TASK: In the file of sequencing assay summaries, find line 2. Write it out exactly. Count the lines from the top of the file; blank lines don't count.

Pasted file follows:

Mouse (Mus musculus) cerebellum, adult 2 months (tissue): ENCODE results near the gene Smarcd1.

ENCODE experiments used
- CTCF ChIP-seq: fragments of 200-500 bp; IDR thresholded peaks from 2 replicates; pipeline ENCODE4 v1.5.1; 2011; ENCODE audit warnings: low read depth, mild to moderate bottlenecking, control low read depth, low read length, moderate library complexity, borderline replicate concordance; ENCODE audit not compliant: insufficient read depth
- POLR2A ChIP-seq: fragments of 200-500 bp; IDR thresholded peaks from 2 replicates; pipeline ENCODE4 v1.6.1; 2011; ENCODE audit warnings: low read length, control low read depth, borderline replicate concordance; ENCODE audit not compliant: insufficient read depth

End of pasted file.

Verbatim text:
ENCODE experiments used